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Bawdy of Consciousness

Written by BAWDY BEAUTY

• 

Posted on enero 21 2021

Bawdy of Consciousness

The big impact body wash has on our skin and the environment.

When we hop into the shower after a vigorous workout or long day of zoom calls, we tell ourselves that this time is self-care time. That this moment we have to ourselves, when we aren’t entertaining the kids or listening to our partner gripe about who-knows-what, is well-deserved, necessary, and good for everyone. Because, when we “fill our cup,” we have more to give. This ritual is a good thing.

And it is. Caring for ourselves is a must. But what if we told you that it might not be as good for everyone as we thought? What if we told you that we could do better - for our skin as well as for our environment?

Each year, the typical U.S. consumer washes 388 ounces of body wash down the drain. That’s over four gallons, per household, that are slathered on our skin only to be washed away moments later. While 70%-90% of traditional body washes are made up of water, there are five main chemical ingredients that can wreak havoc both on our skin and the environment.

The “clean beauty” movement has been around since the 2010s. Recently, though, companies like ourselves have been surging forward, ellevating the evolution of the clean and green movement by making each touchpoint in the supply chain, from production to the end of the product’s lifecycle, transparent, sustainable, and clean.

It’s Body WASH; How is it Not Clean?

It’s true; we use body wash to clean our skin, ridding it of dirt, oil, and dead skin. And many body washes do this very well. What they also do very well, is include chemical additives to give consumers a false sense of cleanliness with foaming agents and richness with thickening agents.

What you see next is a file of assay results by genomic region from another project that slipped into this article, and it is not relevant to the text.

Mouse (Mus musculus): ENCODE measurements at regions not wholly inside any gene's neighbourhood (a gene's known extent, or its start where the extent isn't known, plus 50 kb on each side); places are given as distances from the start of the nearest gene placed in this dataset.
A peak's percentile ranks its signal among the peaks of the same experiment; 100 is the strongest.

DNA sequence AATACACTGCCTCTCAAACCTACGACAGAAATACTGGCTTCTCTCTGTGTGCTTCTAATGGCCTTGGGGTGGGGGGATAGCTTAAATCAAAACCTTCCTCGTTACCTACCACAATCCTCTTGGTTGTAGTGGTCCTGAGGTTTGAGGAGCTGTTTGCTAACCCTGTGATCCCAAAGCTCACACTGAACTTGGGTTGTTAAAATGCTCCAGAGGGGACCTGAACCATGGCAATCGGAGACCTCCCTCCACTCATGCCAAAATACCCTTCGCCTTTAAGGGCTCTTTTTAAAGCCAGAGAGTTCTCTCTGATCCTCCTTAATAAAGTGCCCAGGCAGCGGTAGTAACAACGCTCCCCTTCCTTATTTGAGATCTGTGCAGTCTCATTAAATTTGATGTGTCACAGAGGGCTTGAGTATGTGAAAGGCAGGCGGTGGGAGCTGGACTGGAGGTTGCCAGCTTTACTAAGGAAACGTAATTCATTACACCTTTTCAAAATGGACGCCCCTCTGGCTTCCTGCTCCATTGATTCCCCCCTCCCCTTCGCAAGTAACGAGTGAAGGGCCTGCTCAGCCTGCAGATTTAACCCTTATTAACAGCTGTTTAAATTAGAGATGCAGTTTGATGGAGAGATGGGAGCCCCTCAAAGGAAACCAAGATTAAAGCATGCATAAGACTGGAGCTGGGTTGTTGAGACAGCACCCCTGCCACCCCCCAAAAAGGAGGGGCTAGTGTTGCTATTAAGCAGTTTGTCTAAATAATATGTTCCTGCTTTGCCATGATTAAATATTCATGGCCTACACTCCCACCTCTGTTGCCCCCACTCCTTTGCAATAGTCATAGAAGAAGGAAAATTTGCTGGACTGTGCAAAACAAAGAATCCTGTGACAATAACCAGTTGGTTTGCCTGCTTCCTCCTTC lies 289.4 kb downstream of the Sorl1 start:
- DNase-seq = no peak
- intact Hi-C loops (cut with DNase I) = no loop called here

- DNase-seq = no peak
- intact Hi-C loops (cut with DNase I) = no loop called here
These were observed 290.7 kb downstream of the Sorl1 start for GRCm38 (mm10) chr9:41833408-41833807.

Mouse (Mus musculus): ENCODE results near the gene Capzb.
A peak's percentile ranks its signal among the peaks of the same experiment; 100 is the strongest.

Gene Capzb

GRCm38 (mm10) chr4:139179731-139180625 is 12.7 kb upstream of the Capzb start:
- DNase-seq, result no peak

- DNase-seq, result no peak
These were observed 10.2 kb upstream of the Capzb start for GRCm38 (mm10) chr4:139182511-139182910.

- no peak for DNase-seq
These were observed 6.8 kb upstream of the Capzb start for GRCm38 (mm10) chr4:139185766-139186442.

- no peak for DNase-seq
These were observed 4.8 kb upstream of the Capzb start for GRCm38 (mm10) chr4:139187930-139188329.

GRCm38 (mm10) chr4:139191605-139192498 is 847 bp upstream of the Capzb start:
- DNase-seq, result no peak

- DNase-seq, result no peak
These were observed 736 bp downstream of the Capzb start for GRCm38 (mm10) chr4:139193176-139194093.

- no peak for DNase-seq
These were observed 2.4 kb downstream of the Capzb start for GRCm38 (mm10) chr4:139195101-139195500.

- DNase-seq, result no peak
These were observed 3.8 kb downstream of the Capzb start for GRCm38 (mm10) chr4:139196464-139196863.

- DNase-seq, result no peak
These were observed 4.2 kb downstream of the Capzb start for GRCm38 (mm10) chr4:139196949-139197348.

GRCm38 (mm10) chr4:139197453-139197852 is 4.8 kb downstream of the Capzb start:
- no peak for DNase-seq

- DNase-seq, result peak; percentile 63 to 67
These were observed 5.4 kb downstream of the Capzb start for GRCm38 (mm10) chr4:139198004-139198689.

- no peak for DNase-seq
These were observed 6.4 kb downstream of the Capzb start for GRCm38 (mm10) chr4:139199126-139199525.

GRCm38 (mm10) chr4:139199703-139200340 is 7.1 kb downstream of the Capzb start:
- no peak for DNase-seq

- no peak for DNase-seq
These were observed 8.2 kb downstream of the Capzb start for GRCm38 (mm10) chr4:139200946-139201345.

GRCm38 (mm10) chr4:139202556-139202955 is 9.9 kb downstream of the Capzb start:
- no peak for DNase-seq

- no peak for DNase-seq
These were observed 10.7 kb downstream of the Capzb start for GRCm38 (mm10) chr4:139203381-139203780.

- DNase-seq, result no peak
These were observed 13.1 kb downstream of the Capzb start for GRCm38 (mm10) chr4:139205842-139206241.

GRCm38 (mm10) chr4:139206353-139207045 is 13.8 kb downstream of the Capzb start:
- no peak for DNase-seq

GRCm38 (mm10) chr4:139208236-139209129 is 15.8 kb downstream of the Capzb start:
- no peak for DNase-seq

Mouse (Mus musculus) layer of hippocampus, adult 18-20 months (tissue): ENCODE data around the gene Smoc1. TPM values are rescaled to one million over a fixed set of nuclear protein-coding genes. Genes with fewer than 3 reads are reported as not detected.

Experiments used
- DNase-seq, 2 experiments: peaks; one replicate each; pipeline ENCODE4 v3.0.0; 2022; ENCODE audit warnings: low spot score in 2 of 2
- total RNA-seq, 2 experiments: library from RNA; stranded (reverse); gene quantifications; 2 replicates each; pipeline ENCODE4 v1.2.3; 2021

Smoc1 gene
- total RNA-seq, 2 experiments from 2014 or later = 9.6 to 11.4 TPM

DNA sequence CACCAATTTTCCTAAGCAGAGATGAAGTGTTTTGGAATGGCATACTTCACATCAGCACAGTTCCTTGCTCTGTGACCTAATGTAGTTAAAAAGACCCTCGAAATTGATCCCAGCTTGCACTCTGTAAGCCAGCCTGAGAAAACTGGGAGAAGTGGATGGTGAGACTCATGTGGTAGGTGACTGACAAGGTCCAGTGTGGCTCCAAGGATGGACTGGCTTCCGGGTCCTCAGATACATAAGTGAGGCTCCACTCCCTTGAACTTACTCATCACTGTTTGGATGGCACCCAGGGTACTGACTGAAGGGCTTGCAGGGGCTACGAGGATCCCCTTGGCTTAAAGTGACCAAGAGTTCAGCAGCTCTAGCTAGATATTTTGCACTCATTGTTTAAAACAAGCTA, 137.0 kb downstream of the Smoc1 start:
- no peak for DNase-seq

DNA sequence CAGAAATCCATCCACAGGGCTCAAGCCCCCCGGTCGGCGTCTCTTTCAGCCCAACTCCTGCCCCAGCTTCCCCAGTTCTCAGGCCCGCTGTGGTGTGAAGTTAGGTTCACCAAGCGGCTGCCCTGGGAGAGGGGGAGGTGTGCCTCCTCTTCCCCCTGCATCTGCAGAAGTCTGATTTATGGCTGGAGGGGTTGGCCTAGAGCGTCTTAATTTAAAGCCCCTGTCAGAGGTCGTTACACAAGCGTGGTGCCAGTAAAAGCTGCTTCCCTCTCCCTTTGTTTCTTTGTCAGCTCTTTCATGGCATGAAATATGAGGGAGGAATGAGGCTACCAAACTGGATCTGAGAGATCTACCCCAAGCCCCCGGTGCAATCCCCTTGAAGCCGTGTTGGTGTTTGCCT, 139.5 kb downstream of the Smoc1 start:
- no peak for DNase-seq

Additionally, many personal care products and cosmetics use preservatives to prolong shelf-life of the product. Let’s be clear - these foaming and thickening agents, known as surfactants, and preservatives do nothing to help cleanse your skin and our often irritating or toxic.

So What are the Surfactants and Preservatives Found in Typical Body Wash?

There’s generally a prevalence of two surfactants and two preservatives found in personal care products, including body wash. The duo of surfactants includes Sodium Lauryl Ether Sulfate (SLES) and Cetearyl Alcohol (CA). The two preservatives found are Sodium Benzoate (SB) and Dimethyloldimethyl Hydantoin (DMDMH). A recent study found that SLES was the chemical with the highest concentration while DMDMH showed the least.

OK. Why are They so Bad?

Sodium Lauryl Ether Sulfate (SLES) is a foaming agent that can be found on David Suzuki’s Dirty Dozen list because it more often than not contains known human carcinogens (ethylene oxide and 1,4-dioxane). Additionally, Ethylene oxide can harm the nervous system and the California Environmental Protection Agency has classified it as a possible developmental toxicant based on evidence that it may interfere with human development. Furthermore, it doesn’t easily degrade, remaining in the environment long after it’s rinsed down the shower drain.